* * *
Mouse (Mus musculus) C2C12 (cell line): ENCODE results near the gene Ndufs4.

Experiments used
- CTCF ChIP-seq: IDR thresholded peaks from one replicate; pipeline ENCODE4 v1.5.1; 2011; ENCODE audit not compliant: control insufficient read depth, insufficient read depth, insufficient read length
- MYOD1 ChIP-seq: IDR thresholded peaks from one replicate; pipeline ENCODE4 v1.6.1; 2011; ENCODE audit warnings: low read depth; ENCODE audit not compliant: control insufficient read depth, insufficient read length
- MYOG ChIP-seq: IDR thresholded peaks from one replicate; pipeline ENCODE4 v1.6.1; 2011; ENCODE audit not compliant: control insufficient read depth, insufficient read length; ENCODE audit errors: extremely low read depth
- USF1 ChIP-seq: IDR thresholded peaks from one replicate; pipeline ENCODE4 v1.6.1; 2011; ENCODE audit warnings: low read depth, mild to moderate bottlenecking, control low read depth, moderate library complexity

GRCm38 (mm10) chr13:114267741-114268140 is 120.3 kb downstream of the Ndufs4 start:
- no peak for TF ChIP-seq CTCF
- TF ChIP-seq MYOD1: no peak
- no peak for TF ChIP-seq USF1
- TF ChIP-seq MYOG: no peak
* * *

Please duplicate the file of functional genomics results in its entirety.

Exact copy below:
Mouse (Mus musculus) C2C12 (cell line): ENCODE results near the gene Ndufs4.

Experiments used
- CTCF ChIP-seq: IDR thresholded peaks from one replicate; pipeline ENCODE4 v1.5.1; 2011; ENCODE audit not compliant: control insufficient read depth, insufficient read depth, insufficient read length
- MYOD1 ChIP-seq: IDR thresholded peaks from one replicate; pipeline ENCODE4 v1.6.1; 2011; ENCODE audit warnings: low read depth; ENCODE audit not compliant: control insufficient read depth, insufficient read length
- MYOG ChIP-seq: IDR thresholded peaks from one replicate; pipeline ENCODE4 v1.6.1; 2011; ENCODE audit not compliant: control insufficient read depth, insufficient read length; ENCODE audit errors: extremely low read depth
- USF1 ChIP-seq: IDR thresholded peaks from one replicate; pipeline ENCODE4 v1.6.1; 2011; ENCODE audit warnings: low read depth, mild to moderate bottlenecking, control low read depth, moderate library complexity

GRCm38 (mm10) chr13:114267741-114268140 is 120.3 kb downstream of the Ndufs4 start:
- no peak for TF ChIP-seq CTCF
- TF ChIP-seq MYOD1: no peak
- no peak for TF ChIP-seq USF1
- TF ChIP-seq MYOG: no peak